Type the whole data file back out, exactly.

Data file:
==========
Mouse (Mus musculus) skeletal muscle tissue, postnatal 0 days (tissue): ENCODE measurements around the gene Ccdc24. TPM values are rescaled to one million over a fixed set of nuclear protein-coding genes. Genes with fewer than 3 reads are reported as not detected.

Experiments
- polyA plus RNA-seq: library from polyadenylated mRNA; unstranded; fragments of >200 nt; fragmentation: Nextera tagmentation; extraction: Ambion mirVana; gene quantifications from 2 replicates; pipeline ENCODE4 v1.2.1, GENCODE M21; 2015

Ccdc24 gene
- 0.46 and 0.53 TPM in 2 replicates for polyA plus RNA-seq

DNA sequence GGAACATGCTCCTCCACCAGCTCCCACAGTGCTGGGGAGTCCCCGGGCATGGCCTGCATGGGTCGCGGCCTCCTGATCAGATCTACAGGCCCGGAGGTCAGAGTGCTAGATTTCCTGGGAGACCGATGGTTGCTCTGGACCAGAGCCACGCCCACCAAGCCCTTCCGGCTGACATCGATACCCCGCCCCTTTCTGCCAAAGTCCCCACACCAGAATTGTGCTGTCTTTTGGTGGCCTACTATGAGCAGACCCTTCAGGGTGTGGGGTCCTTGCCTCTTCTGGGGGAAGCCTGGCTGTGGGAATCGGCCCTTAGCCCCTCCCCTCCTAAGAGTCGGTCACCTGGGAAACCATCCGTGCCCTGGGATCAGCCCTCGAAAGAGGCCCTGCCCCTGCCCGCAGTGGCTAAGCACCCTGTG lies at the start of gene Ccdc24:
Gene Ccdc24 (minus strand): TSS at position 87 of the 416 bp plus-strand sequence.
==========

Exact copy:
Mouse (Mus musculus) skeletal muscle tissue, postnatal 0 days (tissue): ENCODE measurements around the gene Ccdc24. TPM values are rescaled to one million over a fixed set of nuclear protein-coding genes. Genes with fewer than 3 reads are reported as not detected.

Experiments
- polyA plus RNA-seq: library from polyadenylated mRNA; unstranded; fragments of >200 nt; fragmentation: Nextera tagmentation; extraction: Ambion mirVana; gene quantifications from 2 replicates; pipeline ENCODE4 v1.2.1, GENCODE M21; 2015

Ccdc24 gene
- 0.46 and 0.53 TPM in 2 replicates for polyA plus RNA-seq

DNA sequence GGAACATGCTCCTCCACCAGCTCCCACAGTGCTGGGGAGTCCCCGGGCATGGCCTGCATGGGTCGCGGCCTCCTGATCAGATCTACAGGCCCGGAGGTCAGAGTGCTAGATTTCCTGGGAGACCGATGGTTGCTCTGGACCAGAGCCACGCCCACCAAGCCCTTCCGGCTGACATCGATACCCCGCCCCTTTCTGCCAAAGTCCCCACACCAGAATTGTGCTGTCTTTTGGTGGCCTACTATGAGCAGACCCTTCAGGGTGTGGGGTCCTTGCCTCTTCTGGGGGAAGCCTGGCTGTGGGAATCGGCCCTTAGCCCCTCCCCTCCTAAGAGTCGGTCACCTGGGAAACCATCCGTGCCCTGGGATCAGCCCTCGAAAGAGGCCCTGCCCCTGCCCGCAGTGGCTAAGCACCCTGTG lies at the start of gene Ccdc24:
Gene Ccdc24 (minus strand): TSS at position 87 of the 416 bp plus-strand sequence.